Shadley: There’s No Such Thing As ‘Green’ Cryptocurrency


(Courtesy Pexels)

By Will Shadley, Opinion Writer


In just seven years, the price of Bitcoin has skyrocketed from roughly $250 to over $42,000. If 15-year-old me had scrounged together $1,000, my whole college tuition and living expenses would have been paid for. I just had to invest a small amount of money in the right place.

Many people feel the same way, and many more feel that their lucky investment will happen eventually. Hoping to follow in the footsteps of people who have become actual billionaires off of Bitcoin, people have become increasingly interested in NFTs and meme coins. Ideally, if you invest in the right dancing unicorn, you could be financially secure for life. It only costs a few hundred dollars, right?

The popularity of cryptocurrency has made lots of lucky people extremely wealthy, which garners a lot of attention. But silently, Bitcoin has burned a massive amount of fossil fuels. As the cryptocurrency market grows, energy demands will follow. That’s a problem when we’re amid the most critical decade for reducing carbon emissions. Proponents of cryptocurrency aren’t deterred, as they argue that we can simply power cryptocurrency with renewable energy. However, using our limited supply of renewable energy to do so is both environmentally and morally reprehensible.

Why Does Cryptocurrency Use So Much Energy?

Bitcoins are, generally, not found in the ground, even though we use “mining” to describe the process of acquiring a Bitcoin. In the context of cryptocurrency, mining happens when a computer solves an extremely complex math problem. For solving that problem, that computer’s owner gets one Bitcoin. To ensure that not too many Bitcoins are in circulation, the math problems grow more and more complex for each additional Bitcoin. So, mining a Bitcoin today requires far more computing power than it did a few years ago, and even more tomorrow. And everyone competes to solve the same math problem, incentivizing speed, which also requires more computing power.

This oversimplified explanation of Bitcoin mining means we need a lot of computers, and a lot more energy to power them.

Bitcoin mining and transactions use more energy than Austria, Switzerland, New Zealand or Pakistan. Yes, Pakistan, the fifth most-populous country in the world, uses less energy than Bitcoin. That energy use doesn’t even factor in other cryptocurrencies. Ethereum, the cryptocurrency that makes NFTs possible, uses more energy than Bangladesh, the eighth-most populous country in the world. Just these two cryptocurrencies combined use more energy than almost 400 million people. Even still, advocates of cryptocurrency worried about its carbon footprint truly think that using renewable energy for it would be an appropriate use of our resources.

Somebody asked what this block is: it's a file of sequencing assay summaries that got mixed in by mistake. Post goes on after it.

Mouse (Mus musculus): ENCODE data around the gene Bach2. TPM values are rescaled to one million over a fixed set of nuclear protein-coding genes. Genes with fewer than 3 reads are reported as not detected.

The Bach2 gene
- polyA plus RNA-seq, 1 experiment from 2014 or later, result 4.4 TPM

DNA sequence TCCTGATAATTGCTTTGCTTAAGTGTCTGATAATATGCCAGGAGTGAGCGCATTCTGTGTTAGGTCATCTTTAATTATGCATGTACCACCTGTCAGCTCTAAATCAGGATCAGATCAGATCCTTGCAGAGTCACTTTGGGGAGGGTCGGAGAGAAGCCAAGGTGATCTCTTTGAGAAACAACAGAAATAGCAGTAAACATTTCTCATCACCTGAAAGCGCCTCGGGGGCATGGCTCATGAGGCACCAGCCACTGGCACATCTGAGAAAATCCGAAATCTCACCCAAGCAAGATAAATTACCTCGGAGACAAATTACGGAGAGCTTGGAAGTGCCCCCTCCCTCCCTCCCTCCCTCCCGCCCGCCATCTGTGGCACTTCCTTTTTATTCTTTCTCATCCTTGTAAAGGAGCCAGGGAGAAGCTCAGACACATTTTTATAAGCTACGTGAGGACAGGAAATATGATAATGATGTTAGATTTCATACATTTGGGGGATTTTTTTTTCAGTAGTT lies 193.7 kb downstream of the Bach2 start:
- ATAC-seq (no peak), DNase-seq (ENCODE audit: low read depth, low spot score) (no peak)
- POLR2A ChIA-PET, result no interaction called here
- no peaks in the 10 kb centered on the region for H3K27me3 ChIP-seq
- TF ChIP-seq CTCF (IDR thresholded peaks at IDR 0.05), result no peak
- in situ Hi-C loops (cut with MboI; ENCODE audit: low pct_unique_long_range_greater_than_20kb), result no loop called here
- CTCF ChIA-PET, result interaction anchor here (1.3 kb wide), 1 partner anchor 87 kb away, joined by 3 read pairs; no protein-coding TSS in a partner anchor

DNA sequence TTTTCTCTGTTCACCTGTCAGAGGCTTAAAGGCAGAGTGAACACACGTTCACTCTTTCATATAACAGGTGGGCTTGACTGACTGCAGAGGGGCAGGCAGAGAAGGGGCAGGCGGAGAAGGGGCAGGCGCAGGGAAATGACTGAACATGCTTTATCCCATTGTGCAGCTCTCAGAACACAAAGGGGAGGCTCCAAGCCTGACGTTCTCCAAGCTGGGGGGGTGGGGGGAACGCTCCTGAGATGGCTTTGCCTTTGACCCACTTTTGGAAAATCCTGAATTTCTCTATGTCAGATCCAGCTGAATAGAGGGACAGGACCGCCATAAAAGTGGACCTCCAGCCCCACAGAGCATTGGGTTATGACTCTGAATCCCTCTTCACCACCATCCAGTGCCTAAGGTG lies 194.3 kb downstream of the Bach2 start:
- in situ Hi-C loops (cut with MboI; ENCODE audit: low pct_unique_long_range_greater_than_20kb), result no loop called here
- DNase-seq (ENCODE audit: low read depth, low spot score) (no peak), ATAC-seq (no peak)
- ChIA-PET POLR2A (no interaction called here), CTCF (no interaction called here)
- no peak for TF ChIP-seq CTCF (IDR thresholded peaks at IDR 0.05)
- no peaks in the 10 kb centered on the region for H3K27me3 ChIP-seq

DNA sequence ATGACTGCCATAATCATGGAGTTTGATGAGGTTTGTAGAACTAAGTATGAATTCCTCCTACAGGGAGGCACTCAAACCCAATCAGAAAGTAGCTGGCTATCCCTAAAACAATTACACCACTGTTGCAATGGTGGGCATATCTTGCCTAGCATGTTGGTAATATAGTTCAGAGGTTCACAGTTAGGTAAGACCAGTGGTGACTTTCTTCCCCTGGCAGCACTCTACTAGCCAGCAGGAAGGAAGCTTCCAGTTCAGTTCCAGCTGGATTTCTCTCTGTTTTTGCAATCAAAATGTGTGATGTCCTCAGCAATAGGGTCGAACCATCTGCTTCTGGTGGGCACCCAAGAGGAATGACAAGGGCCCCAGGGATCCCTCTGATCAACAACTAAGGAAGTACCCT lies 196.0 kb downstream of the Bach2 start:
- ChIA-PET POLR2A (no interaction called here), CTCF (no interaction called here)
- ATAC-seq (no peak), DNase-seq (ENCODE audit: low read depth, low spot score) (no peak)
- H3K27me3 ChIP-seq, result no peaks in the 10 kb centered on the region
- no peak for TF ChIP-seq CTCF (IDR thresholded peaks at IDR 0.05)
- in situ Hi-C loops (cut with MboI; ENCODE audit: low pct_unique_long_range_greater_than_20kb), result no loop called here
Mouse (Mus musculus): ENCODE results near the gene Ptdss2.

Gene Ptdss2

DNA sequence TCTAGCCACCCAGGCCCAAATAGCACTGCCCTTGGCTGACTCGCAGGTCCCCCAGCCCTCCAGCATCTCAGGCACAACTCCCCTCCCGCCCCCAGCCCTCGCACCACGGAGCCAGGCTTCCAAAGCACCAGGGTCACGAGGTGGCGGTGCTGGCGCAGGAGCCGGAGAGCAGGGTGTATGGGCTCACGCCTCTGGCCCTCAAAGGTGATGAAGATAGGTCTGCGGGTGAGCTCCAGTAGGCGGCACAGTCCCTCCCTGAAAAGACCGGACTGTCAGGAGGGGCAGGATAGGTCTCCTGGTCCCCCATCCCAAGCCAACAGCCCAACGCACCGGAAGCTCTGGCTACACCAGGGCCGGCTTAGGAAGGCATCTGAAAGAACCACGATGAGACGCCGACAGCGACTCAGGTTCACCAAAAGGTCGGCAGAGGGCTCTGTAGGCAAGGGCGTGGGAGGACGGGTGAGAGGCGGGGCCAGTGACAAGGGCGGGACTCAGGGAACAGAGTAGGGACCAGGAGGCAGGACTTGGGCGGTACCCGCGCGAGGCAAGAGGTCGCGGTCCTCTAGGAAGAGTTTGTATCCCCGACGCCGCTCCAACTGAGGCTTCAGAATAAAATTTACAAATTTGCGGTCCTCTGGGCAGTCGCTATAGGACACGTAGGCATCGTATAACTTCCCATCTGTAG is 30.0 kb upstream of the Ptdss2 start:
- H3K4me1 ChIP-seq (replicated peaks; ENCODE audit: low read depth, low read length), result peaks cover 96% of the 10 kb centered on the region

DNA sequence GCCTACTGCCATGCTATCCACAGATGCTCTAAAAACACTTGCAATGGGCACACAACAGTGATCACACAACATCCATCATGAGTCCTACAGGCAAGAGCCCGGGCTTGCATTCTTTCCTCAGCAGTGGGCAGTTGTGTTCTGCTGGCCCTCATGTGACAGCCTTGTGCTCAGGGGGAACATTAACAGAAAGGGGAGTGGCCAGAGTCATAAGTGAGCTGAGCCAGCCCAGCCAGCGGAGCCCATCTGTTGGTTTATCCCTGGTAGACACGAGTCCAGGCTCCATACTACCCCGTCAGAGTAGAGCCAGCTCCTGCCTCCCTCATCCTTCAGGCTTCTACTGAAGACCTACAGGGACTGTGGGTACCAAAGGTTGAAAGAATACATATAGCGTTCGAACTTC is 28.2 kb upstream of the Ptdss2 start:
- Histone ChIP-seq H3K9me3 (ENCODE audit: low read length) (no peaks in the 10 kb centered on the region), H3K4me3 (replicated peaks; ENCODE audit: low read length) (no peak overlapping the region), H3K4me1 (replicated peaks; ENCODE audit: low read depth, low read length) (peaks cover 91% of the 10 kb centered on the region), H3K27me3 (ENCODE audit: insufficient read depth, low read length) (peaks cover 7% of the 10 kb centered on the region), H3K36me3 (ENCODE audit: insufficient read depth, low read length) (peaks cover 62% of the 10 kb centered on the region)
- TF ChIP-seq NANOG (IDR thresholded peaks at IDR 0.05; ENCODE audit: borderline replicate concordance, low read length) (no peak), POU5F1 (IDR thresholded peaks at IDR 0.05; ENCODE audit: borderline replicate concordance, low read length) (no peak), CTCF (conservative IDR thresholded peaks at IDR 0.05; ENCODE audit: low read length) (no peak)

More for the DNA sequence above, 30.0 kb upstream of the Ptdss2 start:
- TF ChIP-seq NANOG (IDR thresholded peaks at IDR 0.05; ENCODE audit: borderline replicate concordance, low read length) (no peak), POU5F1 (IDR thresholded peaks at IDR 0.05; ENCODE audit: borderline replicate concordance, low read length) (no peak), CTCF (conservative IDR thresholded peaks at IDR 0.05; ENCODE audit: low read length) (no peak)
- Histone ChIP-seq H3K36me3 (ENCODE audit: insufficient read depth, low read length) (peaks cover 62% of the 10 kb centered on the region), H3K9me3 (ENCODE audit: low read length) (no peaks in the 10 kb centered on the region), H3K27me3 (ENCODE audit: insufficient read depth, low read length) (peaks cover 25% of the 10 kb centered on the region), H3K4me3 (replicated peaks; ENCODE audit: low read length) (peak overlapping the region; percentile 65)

Green Energy Cryptocurrency Doesn’t Work

Cryptocurrencies use a massive amount of energy. Most of that energy currently comes from fossil fuels, which we all know hurts our planet. The shift to cleaner, more renewable energy sources comes with its own share of complications.

First, solar and other renewable energy resources require a lot of energy to build. We have to mine rare earth minerals using fossil fuels, and doing so can open up the surrounding communities to various environmental justice concerns. Those issues include worsened air quality near mines, the contamination of drinking water and exposure to radioactive elements.

And while every renewable energy project must contend with this issue, those issues get worse with greater volume. We must not only shift to renewable energy sources but also minimize our energy consumption.

Cutting out superfluous activities is the only way to create a truly sustainable system. Using huge swaths of renewable energy so that you can “own” a dancing alligator is more than just silly and frivolous — it’s actively harming people and our planet.

Minimizing Crypto’s Environmental Impact

In developing nations like Pakistan and Bangladesh, one of the quickest ways to raise the quality of life for the citizens in those countries is to improve access to renewable energy. Rather than using our limited, harmful renewable energy resources to mine for cryptocurrency, I’d rather see it go towards lifting people out of poverty.

We’re left with three options. First, we could allow cryptocurrency to continue to run on fossil fuels. That seems dangerously irresponsible. Alternatively, we could engage in a massive push for renewable energy. But that energy wouldn’t be used to lift people out of poverty, decrease air pollution, grow food, increase public transportation or anything of that nature — instead, all of that energy would solely power cryptocurrencies. We’d also need to continue producing that renewable energy to meet the increasing demand. Our final option is to recognize cryptocurrency as a wasteful, unnecessary system and use our renewable resources for things that actually improve people’s lives. That’s the option I prefer.


[email protected]